Criminal Justice Reform Agenda

Canadians deserve a justice system that is fair, respects human rights, and contributes to safer communities for all. 

Criminal Justice Reform Agenda

The evidence is clear: the so-called “tough on crime” approach is costly, harmful and ineffective. This approach and the accompanying incarceration-focused system, removes judicial discretion and is geared towards punishment rather than rehabilitation.

As Prime Minister, Jagmeet Singh will prioritize compassion over criminalization and will re-orient the criminal justice and correctional systems toward equality, rehabilitation, and restorative justice.


In accordance with the UN prohibition of torture, and the considerable evidence that shows the detrimental psychological and physical effects of solitary confinement, a Jagmeet-led NDP will call for:

  • An immediate end to the use of solitary confinement, administrative segregation or any other term referring to the long-term confinement of an inmate for 15 days without exercise and meaningful contact with other people in federal prisons. Furthermore, Jagmeet commits to eliminating the use of solitary confinement as a punishment or sanction entirely in federal prisons by 2021, beginning with an immediate end to its use for inmates between the ages of 18-30 and for those with existing mental health conditions.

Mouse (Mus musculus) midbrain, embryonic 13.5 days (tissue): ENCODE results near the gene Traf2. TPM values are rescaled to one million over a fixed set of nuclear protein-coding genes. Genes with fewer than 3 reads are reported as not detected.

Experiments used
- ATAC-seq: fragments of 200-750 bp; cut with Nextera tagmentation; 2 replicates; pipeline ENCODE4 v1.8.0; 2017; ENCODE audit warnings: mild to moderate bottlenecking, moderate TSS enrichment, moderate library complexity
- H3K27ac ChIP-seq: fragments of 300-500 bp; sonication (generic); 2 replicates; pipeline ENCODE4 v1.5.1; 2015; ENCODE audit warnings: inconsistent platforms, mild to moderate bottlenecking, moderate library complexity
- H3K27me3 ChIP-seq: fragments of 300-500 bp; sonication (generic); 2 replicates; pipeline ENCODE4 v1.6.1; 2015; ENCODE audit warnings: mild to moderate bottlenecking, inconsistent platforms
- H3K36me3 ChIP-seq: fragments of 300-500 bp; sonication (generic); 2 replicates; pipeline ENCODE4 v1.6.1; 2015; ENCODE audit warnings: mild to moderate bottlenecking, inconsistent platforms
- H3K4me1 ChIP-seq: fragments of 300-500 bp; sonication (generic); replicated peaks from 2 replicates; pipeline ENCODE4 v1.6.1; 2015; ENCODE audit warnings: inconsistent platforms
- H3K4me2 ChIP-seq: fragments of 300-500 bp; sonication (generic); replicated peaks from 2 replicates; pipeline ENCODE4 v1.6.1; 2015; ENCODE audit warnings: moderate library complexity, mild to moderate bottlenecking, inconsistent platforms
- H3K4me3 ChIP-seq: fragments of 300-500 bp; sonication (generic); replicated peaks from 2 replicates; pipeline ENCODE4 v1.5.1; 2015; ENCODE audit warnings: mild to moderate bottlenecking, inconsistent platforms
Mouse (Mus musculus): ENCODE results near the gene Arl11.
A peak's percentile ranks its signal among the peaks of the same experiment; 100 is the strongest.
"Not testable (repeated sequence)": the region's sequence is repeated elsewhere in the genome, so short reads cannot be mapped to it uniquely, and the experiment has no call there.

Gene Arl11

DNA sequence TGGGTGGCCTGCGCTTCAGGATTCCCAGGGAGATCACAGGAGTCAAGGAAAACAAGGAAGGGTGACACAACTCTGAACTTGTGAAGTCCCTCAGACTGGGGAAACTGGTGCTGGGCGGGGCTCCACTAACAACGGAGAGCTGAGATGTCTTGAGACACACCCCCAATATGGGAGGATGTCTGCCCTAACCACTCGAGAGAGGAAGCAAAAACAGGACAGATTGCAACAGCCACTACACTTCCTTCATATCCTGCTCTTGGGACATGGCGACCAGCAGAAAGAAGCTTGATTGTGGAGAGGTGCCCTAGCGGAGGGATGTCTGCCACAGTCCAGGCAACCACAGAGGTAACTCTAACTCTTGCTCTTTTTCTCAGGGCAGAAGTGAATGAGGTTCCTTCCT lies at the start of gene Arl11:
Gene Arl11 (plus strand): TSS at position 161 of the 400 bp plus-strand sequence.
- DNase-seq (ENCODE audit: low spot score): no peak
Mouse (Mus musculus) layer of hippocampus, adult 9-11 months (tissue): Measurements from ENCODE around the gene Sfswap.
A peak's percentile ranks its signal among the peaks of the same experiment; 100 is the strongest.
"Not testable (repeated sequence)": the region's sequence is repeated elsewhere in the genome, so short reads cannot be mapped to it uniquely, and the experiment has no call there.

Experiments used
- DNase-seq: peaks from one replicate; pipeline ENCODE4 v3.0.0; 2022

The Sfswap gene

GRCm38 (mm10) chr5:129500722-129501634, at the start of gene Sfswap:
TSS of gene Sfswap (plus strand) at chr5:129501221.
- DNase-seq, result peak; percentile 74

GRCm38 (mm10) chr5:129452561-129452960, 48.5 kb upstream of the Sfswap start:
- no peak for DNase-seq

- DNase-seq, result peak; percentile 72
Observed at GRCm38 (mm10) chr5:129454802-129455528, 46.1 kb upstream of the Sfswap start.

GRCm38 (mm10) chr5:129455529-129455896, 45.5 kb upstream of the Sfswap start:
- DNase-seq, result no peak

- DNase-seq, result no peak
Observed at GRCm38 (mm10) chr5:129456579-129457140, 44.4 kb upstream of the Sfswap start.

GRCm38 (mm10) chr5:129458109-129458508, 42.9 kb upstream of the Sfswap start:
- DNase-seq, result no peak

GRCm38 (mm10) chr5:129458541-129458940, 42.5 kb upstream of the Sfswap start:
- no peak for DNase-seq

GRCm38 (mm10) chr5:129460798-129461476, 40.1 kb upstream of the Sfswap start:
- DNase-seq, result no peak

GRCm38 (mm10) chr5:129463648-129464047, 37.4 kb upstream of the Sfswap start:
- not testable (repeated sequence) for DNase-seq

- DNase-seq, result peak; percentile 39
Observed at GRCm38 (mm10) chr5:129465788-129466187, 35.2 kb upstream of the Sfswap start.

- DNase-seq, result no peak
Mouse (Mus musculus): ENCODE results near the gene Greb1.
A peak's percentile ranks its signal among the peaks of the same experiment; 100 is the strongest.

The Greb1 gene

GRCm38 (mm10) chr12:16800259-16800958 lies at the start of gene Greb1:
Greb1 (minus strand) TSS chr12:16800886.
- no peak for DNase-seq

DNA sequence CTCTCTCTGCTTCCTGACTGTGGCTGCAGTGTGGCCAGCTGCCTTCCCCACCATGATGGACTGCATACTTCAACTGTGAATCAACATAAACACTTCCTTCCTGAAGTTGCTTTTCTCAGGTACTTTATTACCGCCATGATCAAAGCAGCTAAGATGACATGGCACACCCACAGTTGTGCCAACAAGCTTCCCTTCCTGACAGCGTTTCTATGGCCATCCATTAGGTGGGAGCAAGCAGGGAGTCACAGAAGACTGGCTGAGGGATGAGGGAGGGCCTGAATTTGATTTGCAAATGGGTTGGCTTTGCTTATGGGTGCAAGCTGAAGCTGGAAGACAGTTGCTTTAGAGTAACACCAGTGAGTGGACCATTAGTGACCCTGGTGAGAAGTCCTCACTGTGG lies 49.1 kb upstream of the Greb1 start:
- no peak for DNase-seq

• In the interim, ensuring all prisoners have adequate access to due process and regular review for the use of any short-term confinement

  • Ensuring all federal inmates receive proper healthcare in prison, including access to mental health services, HIV treatment and medication, and harm reduction treatment for drug users


More must be done to reform the treatment of inmates at correctional institutions. As Prime Minister, Jagmeet will establish a justice advocates program of lawyers and trained and qualified non-lawyers, to act as representatives of and advocates for inmates in federal institutions.

Jagmeet will also:

  • Work with trans rights advocates, inmates, and federal prisons’ administration and oversight to ensure safe and gender appropriate incarceration for trans inmates and non-binary inmates, without resorting to solitary confinement

  • Work with disability rights advocates, disabled inmates and federal prisons’ administration and oversight to improve accessibility services in jails


In accordance with recommendations by the John Howard Society and other prisoner advocacy groups, Jagmeet Singh commits to ensuring proportionate and effective penalties through:

  • Ending Harper's possessive mandatory minimum penalties and ensuring judicial discretion in sentencing

  • Ending Harper's possessive mandatory monetary penalties, surcharges, and fines

  • Prioritizing community-based sentencing alternatives to prison sentences